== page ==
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J Urol. 2010 Mar;183(3):1017-21. doi: 10.1016/j.juro.2009.11.047. Epub 2010 Jan 21.

Prevalence of urolithiasis in asymptomatic adults: objective determination using low dose noncontrast computerized tomography.

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1
University of Wisconsin School of Medicine and Public Health, Madison, Wisconsin 53792-3252, USA.

Abstract

PURPOSE:

The true prevalence of urolithiasis in asymptomatic adults is unknown. Unenhanced computerized tomography represents the gold standard for detection. We evaluated the prevalence and symptomatic incidence of urolithiasis in a large cohort of asymptomatic adults using noncontrast computerized tomography.

MATERIALS AND METHODS:

Low dose noncontrast computerized tomography was performed in 5,047 consecutive asymptomatic adults (mean age 56.9 years, 2,747 women and 2,300 men) between 2004 and 2008. Presence, size and location of urinary calculi were recorded. Screening prevalence as well as the incidence of symptomatic stone disease during a 10-year interval (1997 to 2007) was compared against previously established clinical risk factors.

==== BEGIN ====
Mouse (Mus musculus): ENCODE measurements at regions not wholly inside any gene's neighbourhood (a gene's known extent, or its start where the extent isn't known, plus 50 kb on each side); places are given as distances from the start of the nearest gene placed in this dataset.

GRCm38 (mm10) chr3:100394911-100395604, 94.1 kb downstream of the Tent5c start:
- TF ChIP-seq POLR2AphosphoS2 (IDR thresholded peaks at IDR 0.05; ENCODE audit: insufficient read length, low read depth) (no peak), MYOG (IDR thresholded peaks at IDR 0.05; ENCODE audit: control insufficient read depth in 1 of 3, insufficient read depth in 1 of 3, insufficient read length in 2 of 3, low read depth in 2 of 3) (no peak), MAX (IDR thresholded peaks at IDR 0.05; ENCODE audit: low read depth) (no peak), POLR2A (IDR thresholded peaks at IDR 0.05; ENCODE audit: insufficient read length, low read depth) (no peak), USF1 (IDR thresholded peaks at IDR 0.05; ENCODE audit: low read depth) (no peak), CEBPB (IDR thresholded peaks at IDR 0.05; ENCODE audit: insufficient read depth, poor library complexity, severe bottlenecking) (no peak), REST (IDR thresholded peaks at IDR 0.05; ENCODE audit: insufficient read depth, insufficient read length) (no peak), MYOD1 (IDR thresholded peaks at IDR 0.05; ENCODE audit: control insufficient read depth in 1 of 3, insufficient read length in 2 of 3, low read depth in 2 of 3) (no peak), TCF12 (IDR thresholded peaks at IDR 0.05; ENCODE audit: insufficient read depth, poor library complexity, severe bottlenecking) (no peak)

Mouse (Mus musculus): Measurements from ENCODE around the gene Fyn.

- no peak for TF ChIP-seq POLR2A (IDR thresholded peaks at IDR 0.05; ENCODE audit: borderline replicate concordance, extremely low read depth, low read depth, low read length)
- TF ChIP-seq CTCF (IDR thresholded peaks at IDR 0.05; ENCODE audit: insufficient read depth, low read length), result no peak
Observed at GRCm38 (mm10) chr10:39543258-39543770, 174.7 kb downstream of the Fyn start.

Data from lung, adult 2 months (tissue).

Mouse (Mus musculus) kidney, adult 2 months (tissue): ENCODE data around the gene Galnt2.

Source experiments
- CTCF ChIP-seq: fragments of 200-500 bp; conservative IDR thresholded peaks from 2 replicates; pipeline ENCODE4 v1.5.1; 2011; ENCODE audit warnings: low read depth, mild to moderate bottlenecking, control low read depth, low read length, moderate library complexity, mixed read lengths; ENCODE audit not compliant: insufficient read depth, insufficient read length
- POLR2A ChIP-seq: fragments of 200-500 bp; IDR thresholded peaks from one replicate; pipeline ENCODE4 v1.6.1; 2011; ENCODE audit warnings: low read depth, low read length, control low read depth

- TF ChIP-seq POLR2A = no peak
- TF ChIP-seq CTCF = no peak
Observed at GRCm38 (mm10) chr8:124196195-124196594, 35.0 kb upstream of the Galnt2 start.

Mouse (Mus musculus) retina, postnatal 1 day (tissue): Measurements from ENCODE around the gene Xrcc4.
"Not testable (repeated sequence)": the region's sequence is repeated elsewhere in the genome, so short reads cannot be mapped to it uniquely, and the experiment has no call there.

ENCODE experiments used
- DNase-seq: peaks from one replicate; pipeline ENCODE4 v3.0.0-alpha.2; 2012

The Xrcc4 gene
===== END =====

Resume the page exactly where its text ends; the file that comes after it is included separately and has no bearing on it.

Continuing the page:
RESULTS:

The screening prevalence of asymptomatic urolithiasis was 7.8% (395 of 5,047 adults) with an average of 2.1 stones per case (range 1 to 29) and a mean stone size of 3.0 mm (range 1 to 20). During a 10-year period 20.5% (81 of 395) of patients with stones (1.6% of entire screening cohort) had at least 1 symptomatic episode. Males were more likely to have urolithiasis than females (9.7% vs 6.3%, p <0.001). Diabetes (9.0% vs 7.7%, p = 0.45), obesity (7.6% vs 7.9%, p = 0.72) and age 60 years or older (8.0% vs 7.7%, p = 0.73) did not affect prevalence, but diabetes and obesity did correlate with symptom development (p <0.001 and p <0.05, respectively).

CONCLUSIONS:

This objective population based assessment in a large asymptomatic cohort showed an 8% prevalence of urolithiasis. Most cases were unsuspected and remained asymptomatic. Although there was no correlation between asymptomatic urolithiasis and diabetes, obesity or older age, diabetes and obesity were associated with a higher incidence of symptoms over time.

PMID:
20092842
DOI:
10.1016/j.juro.2009.11.047
[Indexed for MEDLINE]
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